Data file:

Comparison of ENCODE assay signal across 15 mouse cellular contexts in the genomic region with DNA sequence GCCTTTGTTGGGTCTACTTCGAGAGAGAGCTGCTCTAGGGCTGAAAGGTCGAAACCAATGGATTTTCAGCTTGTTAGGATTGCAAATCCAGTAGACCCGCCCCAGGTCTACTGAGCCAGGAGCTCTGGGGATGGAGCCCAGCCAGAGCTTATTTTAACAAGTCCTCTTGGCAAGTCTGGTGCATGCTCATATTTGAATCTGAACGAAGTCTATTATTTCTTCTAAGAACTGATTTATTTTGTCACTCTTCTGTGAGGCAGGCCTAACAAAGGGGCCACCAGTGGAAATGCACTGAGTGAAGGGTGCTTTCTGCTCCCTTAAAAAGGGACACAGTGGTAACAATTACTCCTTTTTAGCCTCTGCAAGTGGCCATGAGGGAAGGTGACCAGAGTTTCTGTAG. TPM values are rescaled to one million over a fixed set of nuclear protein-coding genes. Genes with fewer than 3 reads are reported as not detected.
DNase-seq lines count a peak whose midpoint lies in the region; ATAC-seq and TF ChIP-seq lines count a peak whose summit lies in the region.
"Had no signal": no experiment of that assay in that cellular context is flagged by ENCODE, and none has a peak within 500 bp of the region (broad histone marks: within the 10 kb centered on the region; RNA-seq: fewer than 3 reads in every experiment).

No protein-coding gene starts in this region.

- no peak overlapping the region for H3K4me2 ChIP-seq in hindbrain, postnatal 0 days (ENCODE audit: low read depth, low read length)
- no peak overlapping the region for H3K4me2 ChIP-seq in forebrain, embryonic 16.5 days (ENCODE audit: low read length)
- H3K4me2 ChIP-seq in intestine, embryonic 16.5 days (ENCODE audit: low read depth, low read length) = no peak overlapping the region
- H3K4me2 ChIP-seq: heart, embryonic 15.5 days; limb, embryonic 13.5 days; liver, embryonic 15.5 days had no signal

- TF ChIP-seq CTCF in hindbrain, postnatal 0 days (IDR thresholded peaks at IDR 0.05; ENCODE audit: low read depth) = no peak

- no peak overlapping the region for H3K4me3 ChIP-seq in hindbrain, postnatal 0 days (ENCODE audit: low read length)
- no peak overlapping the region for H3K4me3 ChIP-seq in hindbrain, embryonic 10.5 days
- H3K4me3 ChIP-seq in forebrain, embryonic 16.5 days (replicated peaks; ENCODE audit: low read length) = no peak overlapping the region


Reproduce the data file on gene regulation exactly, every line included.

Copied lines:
Comparison of ENCODE assay signal across 15 mouse cellular contexts in the genomic region with DNA sequence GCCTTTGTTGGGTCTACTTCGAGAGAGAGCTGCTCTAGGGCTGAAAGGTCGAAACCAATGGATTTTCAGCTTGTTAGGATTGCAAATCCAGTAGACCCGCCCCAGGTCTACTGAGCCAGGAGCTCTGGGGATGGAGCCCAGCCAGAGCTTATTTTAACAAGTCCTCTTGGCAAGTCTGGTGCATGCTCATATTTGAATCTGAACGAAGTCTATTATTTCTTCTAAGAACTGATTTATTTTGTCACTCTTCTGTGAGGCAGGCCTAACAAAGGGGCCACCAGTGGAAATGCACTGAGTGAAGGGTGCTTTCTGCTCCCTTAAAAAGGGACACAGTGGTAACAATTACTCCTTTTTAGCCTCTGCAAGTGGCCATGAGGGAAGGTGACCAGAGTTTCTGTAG. TPM values are rescaled to one million over a fixed set of nuclear protein-coding genes. Genes with fewer than 3 reads are reported as not detected.
DNase-seq lines count a peak whose midpoint lies in the region; ATAC-seq and TF ChIP-seq lines count a peak whose summit lies in the region.
"Had no signal": no experiment of that assay in that cellular context is flagged by ENCODE, and none has a peak within 500 bp of the region (broad histone marks: within the 10 kb centered on the region; RNA-seq: fewer than 3 reads in every experiment).

No protein-coding gene starts in this region.

- no peak overlapping the region for H3K4me2 ChIP-seq in hindbrain, postnatal 0 days (ENCODE audit: low read depth, low read length)
- no peak overlapping the region for H3K4me2 ChIP-seq in forebrain, embryonic 16.5 days (ENCODE audit: low read length)
- H3K4me2 ChIP-seq in intestine, embryonic 16.5 days (ENCODE audit: low read depth, low read length) = no peak overlapping the region
- H3K4me2 ChIP-seq: heart, embryonic 15.5 days; limb, embryonic 13.5 days; liver, embryonic 15.5 days had no signal

- TF ChIP-seq CTCF in hindbrain, postnatal 0 days (IDR thresholded peaks at IDR 0.05; ENCODE audit: low read depth) = no peak

- no peak overlapping the region for H3K4me3 ChIP-seq in hindbrain, postnatal 0 days (ENCODE audit: low read length)
- no peak overlapping the region for H3K4me3 ChIP-seq in hindbrain, embryonic 10.5 days
- H3K4me3 ChIP-seq in forebrain, embryonic 16.5 days (replicated peaks; ENCODE audit: low read length) = no peak overlapping the region